Note: All Spanish has been translated to English by me for your reading pleasure.) In my Spanish classes, when I take attendance, I always have a “Question of the day”. Some students enjoy this time, others dread it. I have heard about it on evaluations over the years as both the thing they liked most about my class and the thing they liked least about the class.
There is a solid pedagogical reason that I do this every day. It gives me those few seconds with each student individually to make sure that at least one time in the class they have personal interaction with me and that they use Spanish. They may be able to hide when working in pairs or groups, but for that one moment, they must speak with me.
Today, my “Question of the day” was “What would you do to change the world?” — As you can see, no simple question! I was however fascinated by the answers they gave.
Here are a few:
I would give everyone in the world cool socks because good socks make you happy.
I would work to bring clean water to the world.
I would share Jesus with the world.
I will plant a church.
I will start an orphanage.
I will adopt lots of children who need a home.
I like my world, I don’t want to change it.
As you can see, there were a variety of answers. Some were on the silly side, while others were more serious. It will be interesting to see over the next decades if any of these ideas become reality for these young men and women.
What is your answer to this question? What will you do to change the world?
In 1959, the R&D guys over at the DuPont company invented a new product called Lycra. You probably call it Spandex. When they first developed it, it was used almost exclusively for the manufacture of girdles for women. What would have happened to the Lycra product line if DuPont had just continued to market their product to girdle manufacturers? If you haven’t noticed, most girls aren’t wearing girdles these days.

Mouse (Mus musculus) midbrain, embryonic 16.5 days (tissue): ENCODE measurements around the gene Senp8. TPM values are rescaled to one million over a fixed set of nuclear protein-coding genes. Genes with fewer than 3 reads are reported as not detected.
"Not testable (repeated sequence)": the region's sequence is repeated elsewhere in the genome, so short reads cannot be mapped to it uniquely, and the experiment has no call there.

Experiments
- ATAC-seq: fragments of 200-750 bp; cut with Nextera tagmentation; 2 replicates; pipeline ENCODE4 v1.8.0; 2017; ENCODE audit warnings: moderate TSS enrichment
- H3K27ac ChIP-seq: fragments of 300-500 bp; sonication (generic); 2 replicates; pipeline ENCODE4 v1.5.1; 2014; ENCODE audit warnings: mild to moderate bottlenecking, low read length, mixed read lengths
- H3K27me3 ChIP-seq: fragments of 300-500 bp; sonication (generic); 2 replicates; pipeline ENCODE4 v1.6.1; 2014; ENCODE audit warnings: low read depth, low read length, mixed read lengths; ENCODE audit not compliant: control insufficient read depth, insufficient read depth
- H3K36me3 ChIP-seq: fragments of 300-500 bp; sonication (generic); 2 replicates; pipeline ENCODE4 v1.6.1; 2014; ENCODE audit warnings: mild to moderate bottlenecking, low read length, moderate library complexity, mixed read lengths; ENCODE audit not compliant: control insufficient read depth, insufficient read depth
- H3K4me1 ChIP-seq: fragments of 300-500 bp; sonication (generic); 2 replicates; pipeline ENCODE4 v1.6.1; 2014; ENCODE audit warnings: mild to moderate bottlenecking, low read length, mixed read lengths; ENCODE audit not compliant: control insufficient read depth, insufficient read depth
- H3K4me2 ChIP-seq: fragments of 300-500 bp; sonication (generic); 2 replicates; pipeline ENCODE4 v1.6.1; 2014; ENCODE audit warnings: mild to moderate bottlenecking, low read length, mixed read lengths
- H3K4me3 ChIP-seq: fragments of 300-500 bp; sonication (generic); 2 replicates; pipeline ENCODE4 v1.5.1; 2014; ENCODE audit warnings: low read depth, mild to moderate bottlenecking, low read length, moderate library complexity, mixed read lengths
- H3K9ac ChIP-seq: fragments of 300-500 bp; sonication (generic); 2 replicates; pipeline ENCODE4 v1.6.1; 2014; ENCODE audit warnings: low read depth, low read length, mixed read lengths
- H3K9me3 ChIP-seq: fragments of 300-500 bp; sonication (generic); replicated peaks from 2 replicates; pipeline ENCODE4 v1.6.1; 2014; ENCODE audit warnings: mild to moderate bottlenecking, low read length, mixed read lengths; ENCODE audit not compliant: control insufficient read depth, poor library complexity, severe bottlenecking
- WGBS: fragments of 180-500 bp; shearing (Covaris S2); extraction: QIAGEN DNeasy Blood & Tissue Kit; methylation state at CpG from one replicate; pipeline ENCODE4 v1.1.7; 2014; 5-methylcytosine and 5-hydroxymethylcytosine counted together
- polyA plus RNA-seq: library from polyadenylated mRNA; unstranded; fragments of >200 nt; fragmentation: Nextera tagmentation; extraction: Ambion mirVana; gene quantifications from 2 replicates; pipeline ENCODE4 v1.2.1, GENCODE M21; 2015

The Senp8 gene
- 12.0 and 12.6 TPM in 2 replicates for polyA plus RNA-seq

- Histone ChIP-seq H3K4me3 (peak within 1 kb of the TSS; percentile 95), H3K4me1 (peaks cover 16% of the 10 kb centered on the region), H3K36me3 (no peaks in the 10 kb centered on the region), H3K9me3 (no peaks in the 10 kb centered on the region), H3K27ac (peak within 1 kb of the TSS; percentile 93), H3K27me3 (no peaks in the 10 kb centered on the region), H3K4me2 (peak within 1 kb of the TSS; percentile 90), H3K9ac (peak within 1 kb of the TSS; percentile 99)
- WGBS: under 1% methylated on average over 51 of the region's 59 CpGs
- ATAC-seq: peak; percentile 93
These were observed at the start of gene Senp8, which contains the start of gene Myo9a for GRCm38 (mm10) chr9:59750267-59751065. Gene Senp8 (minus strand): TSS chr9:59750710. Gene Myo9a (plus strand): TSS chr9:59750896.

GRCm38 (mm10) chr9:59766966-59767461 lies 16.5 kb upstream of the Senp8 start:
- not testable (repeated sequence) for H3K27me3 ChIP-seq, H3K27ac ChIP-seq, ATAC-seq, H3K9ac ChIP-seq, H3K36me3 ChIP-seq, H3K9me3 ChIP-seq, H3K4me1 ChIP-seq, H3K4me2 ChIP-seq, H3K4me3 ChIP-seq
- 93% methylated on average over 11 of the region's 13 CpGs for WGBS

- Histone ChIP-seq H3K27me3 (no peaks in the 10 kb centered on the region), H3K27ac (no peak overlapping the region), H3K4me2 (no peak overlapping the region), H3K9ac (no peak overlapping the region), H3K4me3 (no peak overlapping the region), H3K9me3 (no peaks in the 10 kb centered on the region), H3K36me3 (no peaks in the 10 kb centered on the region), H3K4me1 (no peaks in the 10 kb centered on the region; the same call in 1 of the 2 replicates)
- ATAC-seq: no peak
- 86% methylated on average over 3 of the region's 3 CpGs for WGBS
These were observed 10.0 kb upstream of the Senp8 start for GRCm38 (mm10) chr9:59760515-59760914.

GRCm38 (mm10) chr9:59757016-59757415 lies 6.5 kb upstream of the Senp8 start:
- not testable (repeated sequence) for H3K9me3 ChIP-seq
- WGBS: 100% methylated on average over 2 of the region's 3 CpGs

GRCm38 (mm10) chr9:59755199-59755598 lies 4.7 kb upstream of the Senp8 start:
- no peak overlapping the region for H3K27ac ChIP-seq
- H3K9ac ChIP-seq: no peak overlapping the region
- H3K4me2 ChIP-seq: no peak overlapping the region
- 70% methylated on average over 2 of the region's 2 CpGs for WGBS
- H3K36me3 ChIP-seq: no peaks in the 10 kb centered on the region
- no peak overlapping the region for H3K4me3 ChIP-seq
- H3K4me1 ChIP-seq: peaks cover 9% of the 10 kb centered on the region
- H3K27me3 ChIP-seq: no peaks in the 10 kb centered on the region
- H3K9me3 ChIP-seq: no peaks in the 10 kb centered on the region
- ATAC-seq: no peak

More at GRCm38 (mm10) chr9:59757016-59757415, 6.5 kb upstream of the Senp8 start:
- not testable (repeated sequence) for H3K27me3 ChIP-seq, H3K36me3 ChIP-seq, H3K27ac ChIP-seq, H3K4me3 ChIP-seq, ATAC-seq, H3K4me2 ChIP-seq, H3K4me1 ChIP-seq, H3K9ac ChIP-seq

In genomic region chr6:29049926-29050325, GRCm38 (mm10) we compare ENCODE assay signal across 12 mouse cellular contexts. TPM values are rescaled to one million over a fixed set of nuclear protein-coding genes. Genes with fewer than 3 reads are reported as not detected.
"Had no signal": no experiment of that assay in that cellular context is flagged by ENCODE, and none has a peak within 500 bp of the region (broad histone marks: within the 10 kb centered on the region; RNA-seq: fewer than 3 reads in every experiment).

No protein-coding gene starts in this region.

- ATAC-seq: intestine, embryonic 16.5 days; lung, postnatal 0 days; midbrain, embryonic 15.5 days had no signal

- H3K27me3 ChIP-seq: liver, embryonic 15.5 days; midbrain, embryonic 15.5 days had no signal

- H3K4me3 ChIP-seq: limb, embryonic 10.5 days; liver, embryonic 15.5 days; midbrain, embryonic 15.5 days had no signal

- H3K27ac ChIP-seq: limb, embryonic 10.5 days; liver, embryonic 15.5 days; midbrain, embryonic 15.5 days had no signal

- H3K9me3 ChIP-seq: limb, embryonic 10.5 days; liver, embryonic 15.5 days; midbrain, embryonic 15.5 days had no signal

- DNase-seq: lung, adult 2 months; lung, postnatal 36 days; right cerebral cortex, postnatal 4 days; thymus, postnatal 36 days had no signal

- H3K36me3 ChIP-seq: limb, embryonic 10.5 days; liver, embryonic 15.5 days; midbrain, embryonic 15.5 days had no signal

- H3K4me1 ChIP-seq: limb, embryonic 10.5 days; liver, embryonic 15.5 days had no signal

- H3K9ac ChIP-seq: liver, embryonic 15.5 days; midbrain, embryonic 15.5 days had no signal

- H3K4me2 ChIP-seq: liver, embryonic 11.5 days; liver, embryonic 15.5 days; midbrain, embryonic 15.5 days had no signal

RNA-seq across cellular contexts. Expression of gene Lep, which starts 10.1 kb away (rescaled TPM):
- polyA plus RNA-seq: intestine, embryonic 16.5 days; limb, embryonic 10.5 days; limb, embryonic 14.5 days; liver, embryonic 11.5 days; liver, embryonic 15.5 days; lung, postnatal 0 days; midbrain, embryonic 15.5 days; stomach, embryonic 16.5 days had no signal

We can learn a lot from what they did. Your product/service isn’t Lycra, but the idea holds true. You need to be looking for improvement and change in whatever you do or you will end up out of date.
DuPont sought out other uses for Lycra. It was found to be good for making bathing suits, then the “biker shorts” came in style in the 80′s…yes, those were made from Lycra too! They continued to play with the material and blends of the fibers with other materials to come up with wrinkle free clothing… They continue to come up with new uses for this 50+ year old product. It still makes hundreds of millions of dollars for them in profit!
What can you do to take something you already make or a service you already offer in order to take it to a new generation?
Books By Burl Walker